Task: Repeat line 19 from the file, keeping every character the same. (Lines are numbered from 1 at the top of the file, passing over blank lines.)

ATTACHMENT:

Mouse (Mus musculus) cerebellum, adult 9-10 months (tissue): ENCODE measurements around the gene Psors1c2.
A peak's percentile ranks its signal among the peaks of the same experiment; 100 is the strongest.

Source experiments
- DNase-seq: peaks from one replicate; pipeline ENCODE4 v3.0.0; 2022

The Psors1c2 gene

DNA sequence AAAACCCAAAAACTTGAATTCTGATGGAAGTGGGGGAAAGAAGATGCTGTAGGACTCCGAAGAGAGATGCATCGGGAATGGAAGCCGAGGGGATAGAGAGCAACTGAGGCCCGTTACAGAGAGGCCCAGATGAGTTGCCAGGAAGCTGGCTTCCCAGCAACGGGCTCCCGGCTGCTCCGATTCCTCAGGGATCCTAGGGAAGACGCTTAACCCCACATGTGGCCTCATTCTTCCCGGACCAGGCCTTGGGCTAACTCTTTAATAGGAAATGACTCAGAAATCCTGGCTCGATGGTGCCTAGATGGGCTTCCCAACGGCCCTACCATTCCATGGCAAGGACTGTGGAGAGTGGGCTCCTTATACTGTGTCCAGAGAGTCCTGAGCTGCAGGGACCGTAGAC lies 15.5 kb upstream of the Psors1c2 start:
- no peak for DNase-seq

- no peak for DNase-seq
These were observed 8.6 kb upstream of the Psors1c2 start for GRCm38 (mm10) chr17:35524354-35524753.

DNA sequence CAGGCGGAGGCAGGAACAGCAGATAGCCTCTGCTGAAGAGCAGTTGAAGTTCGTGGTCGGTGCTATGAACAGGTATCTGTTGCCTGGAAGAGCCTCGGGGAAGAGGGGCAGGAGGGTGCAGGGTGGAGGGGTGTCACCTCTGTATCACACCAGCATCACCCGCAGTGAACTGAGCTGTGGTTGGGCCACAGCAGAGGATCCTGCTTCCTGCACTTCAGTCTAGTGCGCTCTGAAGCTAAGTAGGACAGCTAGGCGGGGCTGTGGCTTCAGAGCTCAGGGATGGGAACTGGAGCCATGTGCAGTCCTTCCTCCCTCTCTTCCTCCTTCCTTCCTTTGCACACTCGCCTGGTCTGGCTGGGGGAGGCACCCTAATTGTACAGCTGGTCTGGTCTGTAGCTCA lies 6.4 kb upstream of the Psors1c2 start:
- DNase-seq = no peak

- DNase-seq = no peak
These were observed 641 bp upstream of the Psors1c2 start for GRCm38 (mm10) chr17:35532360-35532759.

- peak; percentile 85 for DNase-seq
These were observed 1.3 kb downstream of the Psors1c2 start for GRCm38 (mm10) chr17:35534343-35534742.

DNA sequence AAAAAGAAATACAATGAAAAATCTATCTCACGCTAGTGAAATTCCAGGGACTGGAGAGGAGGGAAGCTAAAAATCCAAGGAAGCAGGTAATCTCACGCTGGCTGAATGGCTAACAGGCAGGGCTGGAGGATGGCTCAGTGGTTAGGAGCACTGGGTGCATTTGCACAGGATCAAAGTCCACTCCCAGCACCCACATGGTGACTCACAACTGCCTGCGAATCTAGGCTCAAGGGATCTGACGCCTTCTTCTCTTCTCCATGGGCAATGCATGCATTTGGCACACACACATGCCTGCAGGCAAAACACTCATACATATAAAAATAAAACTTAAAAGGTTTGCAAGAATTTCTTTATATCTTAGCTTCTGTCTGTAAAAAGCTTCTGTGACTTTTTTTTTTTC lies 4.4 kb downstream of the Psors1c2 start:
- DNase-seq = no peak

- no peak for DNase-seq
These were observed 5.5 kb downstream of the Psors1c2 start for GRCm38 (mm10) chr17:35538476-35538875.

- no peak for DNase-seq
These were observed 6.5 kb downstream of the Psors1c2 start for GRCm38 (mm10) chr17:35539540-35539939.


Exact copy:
These were observed 5.5 kb downstream of the Psors1c2 start for GRCm38 (mm10) chr17:35538476-35538875.